Bruins

4 telling stats following Bruins’ statement win over Lightning

(Photo by Scott Audette/NHLI via Getty Images)

In the wake of the Bruins’ impressive 2-1 win over the Lightning on Tuesday night, here are four additional stats that stood out beyond some encouraging performances from David Krejci’s new linemates.  

0.16 - Tampa Bay’s expected goals rate (all strengths) in third period

The first 40 minutes of Tuesday’s Atlantic-Division showdown primarily featured the visitors putting the Bolts on the ropes — with Boston holding on to a 2-1 lead and a commanding 31-14 edge in shots on goal entering the second intermission.

As to be expected, Jon Cooper’s club did what it could to generate a response over the final period of regulation — with Boston primarily treading water in its own zone as the minutes ticked off the scoreboard. 

As far as the puck-possession metrics go, things weren’t all that pretty for Bruce Cassidy’s club — with the Lightning holding a commanding 22-7 edge in shot attempts during the third period. 

However, for as bad the optics looked as Boston spent many shifts hemmed back in its own end — the Bruins’ top-ranked defense still managed to prevent many of those attempts from getting through to Tuukka Rask and the Grade-A areas of the ice.

Aside from a breakaway bid from Anthony Cirelli midway through the frame, the Lightning were primarily held to the outside by a conservative, but stingy Bruins’ defense — with plenty of point shots from Tampa either sailing wide or ricocheting off a skater before they could reach Rask. 

For all disparity when it came to shot attempts, only seven of Tampa’s 22 bids generated a shot on goal, with the Lightning’s expected goals rate of 0.16 a testament to the lack of quality looks the Bolts were able put together in crunch time.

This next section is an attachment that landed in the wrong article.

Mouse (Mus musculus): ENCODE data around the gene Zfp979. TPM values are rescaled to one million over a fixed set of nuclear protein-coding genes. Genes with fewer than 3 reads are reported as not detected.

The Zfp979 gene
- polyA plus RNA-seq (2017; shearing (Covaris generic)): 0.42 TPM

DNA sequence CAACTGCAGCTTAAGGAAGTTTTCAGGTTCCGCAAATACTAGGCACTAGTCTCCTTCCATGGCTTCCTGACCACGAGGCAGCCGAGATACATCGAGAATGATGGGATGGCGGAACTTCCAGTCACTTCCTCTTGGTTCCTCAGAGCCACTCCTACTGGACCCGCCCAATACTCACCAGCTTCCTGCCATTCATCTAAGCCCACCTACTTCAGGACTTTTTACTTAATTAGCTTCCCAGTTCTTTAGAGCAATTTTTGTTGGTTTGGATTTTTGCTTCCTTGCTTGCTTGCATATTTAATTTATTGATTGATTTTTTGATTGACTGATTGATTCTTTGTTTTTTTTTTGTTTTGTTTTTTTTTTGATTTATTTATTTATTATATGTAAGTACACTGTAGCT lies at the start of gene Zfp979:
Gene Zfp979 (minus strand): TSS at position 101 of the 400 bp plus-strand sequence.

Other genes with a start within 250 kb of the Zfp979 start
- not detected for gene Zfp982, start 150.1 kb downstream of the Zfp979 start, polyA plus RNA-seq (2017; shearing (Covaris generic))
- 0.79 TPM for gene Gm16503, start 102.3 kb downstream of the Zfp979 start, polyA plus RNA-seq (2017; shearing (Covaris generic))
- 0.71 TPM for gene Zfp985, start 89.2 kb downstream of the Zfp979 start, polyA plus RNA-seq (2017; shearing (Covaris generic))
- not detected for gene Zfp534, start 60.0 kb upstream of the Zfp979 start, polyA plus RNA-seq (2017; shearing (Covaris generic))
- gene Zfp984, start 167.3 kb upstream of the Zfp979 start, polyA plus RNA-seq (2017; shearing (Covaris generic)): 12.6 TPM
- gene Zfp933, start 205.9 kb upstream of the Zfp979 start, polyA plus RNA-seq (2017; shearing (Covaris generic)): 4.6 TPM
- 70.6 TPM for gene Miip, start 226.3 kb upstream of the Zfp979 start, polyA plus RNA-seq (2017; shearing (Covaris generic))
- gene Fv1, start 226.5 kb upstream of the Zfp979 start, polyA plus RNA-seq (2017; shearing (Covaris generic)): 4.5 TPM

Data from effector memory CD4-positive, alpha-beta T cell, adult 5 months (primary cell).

(For Reference: Expected goals accounts for both shot quantity and quality by factoring in multiple shot factors, including the type of shot, distance from the net, angle, 5v5, power play, penalty kill, etc. As such, a player or team with a low expected goal rate means that they aren’t generating good looks when out on the ice.)

“Good sticks, structure was good,” Cassidy said. “Willing to block shots. We kind of stopped moving our feet on the breakout. They did a better job with their D keeping pucks alive, hemming us in. When we did flip a few out, we weren't able to get the forecheck going. We talked about that, they're a good team, a good offensive team. They're going to have a push. Ideally, do you want to spend that much time in your own end? No. But I understand why, you're managing the puck and they're at home.

“They're going to have their push, they happened to have it then. It would have been good if we could have made a couple more plays, but you don’t want to do that at the expense of giving them a good opportunity. So probably a little too conservative, but we know how to defend.”

13-2-1 - Boston’s record in games started by Jeremy Lauzon this season

One of the reasons for Boston’s lockdown efforts down the stretch on Tuesday? The continued strong play of 22-year-old Jeremy Lauzon — who seems to have just about shored up that third D pairing next to Matt Grzelcyk.